Finding Buyers for Stolen Art

On a Sunday afternoon in late August, three masked thieves entered a Norwegian museum and shortly after walked out with two Edvard Munch paintings, including one of four existing versions of the painter's famous work "The Scream," valued at up to $75 million. Not bad for a few minutes' work.

But what next? The two paintings could fetch tens of millions of dollars if put up for auction, but experts say the odds of selling such a well-known piece after a widely publicized heist are extremely slim.

"There is no legitimate market for 'The Scream.' It's too iconic and too well-known," said Sharon Flescher, executive director of the International Foundation for Art Research, a nonprofit educational and research organization in New York.

Nevertheless, art theft can be an extremely lucrative endeavor. Interpol has estimated that it is the fourth most profitable crime in the world, behind drug trafficking, money laundering and illegal arms trading. Recovering stolen art is a tricky endeavor.

In the United States, law enforcement dedicated to art theft has traditionally been a highly specialized and thinly populated force. The FBI employs only one special agent dedicated specifically to art crimes. And local police are often handcuffed when stolen items change hands and end up across state or even international borders.

"You can't investigate a London robbery if you're a cop in Detroit," said David Shillingford, marketing and operations director of the Art Loss Register, a private company founded by auction houses, insurance companies and art dealers that tracks and catalogs stolen art worldwide. "It's just not a huge priority for law enforcement."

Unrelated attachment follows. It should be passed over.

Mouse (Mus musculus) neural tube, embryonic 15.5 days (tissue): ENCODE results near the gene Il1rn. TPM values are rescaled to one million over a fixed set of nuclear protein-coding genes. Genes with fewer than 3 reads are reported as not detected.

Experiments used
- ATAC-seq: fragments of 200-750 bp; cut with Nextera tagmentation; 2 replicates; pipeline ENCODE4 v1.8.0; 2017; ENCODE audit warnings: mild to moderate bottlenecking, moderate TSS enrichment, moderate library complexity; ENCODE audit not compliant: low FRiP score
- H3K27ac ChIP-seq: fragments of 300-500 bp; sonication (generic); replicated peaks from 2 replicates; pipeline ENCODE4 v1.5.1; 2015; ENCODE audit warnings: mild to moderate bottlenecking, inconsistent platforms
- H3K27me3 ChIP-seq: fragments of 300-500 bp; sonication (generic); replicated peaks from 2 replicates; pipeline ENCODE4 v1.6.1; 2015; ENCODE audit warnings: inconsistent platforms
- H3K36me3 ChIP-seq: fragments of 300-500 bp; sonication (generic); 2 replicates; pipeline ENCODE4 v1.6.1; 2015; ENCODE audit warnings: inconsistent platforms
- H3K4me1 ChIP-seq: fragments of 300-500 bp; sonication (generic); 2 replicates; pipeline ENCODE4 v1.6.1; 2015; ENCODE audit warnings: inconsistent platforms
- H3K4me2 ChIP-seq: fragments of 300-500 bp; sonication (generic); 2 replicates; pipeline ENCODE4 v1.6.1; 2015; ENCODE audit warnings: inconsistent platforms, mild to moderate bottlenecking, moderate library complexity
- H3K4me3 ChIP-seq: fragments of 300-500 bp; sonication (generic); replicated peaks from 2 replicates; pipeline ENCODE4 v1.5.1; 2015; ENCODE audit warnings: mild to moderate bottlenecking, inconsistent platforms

Cataloguing Art Theft

The FBI categorizes art theft with other property theft crimes like armed robbery, car theft and bank robbery. In contrast, France, Spain and Italy all employ art-specific departments comprised of agents well-versed in the intricacies of art crimes.

"We actually have a lot more manpower, but not the specific training in art crimes like they have in Italy or Spain," said FBI Special Agent Bob Wittman, the bureau's sole art crimes expert. "Investigatively, it's a different thing. Art theft from a museum is obviously different from a car theft."

Wittman has been investigating art crimes for 15 years, and he said the FBI's Philadelphia field office has recovered more than $100 million worth of stolen art in the last four years.

But many crimes go unsolved. Shillingford estimates that only 30 percent of stolen artwork worth more than $1 million is returned within 10 years. The recovery rate is even lower for less expensive pieces that may not have a photograph on file with the Art Loss Register.

"Anything worth less than $50,000 has a very low chance of recovery because chances are we don't have a photograph," Shillingford said.

Registers Hinder Resale

Police databases are often short on photos and details, and officers rarely have the expertise to identify fine art and verify stolen items.

Because of this, the art world has attempted to limit the opportunities to profit from theft. The Art Loss Register has close to 145,000 stolen works of art catalogued in its database and adds approximately 10,000 more every year. Shillingford said most reputable auction houses, galleries and museums run checks through the register before purchasing a work to make sure it has not been reported stolen.

Widespread use of the database and others like it has made it more difficult for thieves to pawn off stolen art on legitimate but unsuspecting galleries or dealers. And even if buyers are found, stolen art can only be sold at a considerable discount.

"For stolen property you're usually talking about a resale around 10 percent of the total value, and art is the same way," Wittman said.

But art theft is usually a lot less risky than other forms of robbery. The Norwegian guards protecting "The Scream" were not armed, and at least one of the thieves was carrying a gun.

"You can steal a $1 million painting and sell it for only $100,000, but it may be a lot easier than stealing $100,000 from a bank," Shillingford said.

Turning Theft Into Profit